One of the areas of difficulty in the restoration of the early Corvette would be the area of the door. The latches, locks, window regulators, door posts, weather-stripping, interior trim panels and arm rests, and the stainless trim at the top of the door are all possible sources of trouble, and generally very little has been written about them. I too had trouble in the restoration of my doors, but I learned a lot in doing so. One detail I has trouble with was the door to window glass seal at the top of the door (referred to as "whiskers"). They are shown on the blow-up diagram and called "Seal Assy.-Outer" and "Seal Assy.-Inner". Part numbers are given for the right- and left- hand sides. 

These door seals are only available in a reproduction unit, and the horizontal parts are not correct. The trouble with the reproduction seals is that the horizontal stainless steel bead along the length of the seal assembly at the top of the door is too small in diameter. The original assemblies (see photo #1) used a stainless steel bead which had an inside diameter large enough to receive the small diameter bead on the vertical door post. The original seals fit together in a smooth transition. 

As you can see, the horizontal stainless bead is very much larger than the vertical one. All of the reproduction units I have seen have the small diameter bead on both the vertical and horizontal seals, which cause problems in terms of a lack of proper fit where the parts come together (see photos 2,3,4, and 5).

I found that the large diameter stainless bead can be removed from your old original seal, and it can be fit over the small diameter reproduction bead to make an authentic original-style part. I have done this, and as far as I know, there is no way to distinguish the finished product from the original part. 

The following is a brief outline of the steps I took in doing this job, and it was one restoration step that didn't take the making of a special tool. All you need are regular, standard tools that you probably already have.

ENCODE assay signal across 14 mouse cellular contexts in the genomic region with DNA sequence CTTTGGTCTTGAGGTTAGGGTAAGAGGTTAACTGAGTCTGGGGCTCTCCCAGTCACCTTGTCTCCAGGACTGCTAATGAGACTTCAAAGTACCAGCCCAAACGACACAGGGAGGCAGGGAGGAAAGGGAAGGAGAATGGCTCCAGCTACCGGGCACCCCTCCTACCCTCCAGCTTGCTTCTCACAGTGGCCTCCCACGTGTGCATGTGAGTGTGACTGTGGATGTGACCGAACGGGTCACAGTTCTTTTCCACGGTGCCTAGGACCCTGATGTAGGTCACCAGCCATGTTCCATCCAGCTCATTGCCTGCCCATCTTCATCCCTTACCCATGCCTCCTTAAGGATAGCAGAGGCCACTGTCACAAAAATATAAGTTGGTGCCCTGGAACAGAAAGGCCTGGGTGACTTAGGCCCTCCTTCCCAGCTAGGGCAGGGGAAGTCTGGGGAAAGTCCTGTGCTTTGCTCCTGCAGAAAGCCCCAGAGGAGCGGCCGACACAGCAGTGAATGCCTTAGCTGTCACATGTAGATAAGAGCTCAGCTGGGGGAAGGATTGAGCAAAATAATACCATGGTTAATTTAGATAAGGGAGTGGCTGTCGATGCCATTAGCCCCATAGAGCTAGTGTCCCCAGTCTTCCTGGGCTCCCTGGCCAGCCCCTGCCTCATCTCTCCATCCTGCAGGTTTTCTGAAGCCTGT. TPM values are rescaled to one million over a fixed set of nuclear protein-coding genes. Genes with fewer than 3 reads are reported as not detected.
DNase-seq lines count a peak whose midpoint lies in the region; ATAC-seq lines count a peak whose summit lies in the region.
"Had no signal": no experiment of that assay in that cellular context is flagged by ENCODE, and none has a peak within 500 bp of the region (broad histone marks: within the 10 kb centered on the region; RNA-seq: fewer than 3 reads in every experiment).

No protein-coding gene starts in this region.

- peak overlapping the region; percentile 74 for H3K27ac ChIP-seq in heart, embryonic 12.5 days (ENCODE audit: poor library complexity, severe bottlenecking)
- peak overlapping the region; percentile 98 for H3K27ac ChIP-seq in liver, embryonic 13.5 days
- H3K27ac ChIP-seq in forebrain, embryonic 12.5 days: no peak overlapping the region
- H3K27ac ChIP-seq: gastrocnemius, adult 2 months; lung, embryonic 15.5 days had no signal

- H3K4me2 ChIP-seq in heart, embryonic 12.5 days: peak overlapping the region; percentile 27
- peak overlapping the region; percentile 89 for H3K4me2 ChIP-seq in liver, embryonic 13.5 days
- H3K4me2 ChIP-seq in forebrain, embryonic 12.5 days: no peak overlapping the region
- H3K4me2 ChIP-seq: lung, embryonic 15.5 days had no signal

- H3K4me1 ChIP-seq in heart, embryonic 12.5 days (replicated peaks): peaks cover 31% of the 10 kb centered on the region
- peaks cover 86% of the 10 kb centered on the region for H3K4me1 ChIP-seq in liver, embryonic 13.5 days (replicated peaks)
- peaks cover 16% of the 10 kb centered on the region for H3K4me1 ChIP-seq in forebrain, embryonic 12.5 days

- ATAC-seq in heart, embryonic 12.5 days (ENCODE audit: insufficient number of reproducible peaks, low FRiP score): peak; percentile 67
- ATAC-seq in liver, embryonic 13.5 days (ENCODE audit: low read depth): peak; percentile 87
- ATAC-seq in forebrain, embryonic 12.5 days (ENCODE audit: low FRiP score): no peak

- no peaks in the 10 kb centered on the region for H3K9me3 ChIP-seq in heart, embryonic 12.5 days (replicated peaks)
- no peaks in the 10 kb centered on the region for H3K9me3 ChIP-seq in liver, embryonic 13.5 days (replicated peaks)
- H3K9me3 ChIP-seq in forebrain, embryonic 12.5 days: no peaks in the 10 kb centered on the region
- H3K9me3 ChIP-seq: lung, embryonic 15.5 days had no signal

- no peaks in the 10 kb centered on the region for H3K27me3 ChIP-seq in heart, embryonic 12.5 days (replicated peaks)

In the area marked "A" (in the accompanying drawing), cut along the lower edge of the stain- less bead to loosen it from the old whisker unit Cut along both inside and outside edges. Work the bead with a sharp knifepoint, opening it slightly so you can pull out the old seal. Do not cause dents or wrinkles in the bead. 

Grab the old whisker unit with a pair of diagonal cutters at the point marked "B" and pull the whisker portion downward and forward, disengaging it from the bead. Be careful of the bead as it will be used over the reproduction part, and it must be in good condition. (At this point the whiskers will be straight, and the bead still curved.) 

Using a razor knife, make a cut along the inside and outside edges of the stainless bead. This will simply loosen the grasp of the bead on the whisker part. While the whisker portion is held in a vise, grab the stainless bead portion with your hand and slide it back and forth to loosen it from the whisker seal. Sometimes, pigskin gloves on your hands will help you to get a good grasp of the bead. You will find that you are able to slide the bead off of the whisker seal in the forward direction. (Sometimes a little silicone spray will help.) 

Be very careful with the razor knife. It does not take any force to do this job. It may take several repetitions of the cutting action to loosen the bead, but you do not need to use force. 

The only part of the whisker, which comes directly out of the slot in the bead, is the portion at "A". All the rest of the bead, the long horizontal part, slides off of the whisker. 

Cut about 1/4-inch off of the stainless bead of the new reproduction part as shown in the drawing. This will allow the vertical, smaller bead to slide into the larger stainless bead that you are going to have covering the reproduction part. Cutting off the rear end will simply hide the fact that there is a smaller bead inside of the larger one when viewed from the rear. 

Next, spray silicone spray into the empty bead and along the reproduction part to aid in sliding the parts together. Slide the larger bead over the smaller one in the forward direction. It will slide over the smaller part and when you get to the front, curved part, you will find that you can push the larger bead over the smaller one due to the fact that you have opened the larger bead at "A". You can then squeeze the "A" portion slightly to close the gap using smooth jaw pliers or a vise with brass jaws. You can use a couple pieces of wood between the jaws of the vise instead. In making my first set of four of these parts, I damaged only one. I didn't damage the reproduction part, but the large bead when trying to slide it over the reproduction part. This was primarily because I didn't use silicone on the parts. 

In so far as acquiring the old whisker seals with which to make your new ones look original, you must look at swap meets for old discarded seals with good stainless beads. I have found that there are many old parts left over after people have done a restoration, which they will bring to a meet and sell cheaply. I didn't find too much trouble in locating the old seals. Get a few extra ones if you can, in case you make a mistake. 

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Photo #1

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Photo #5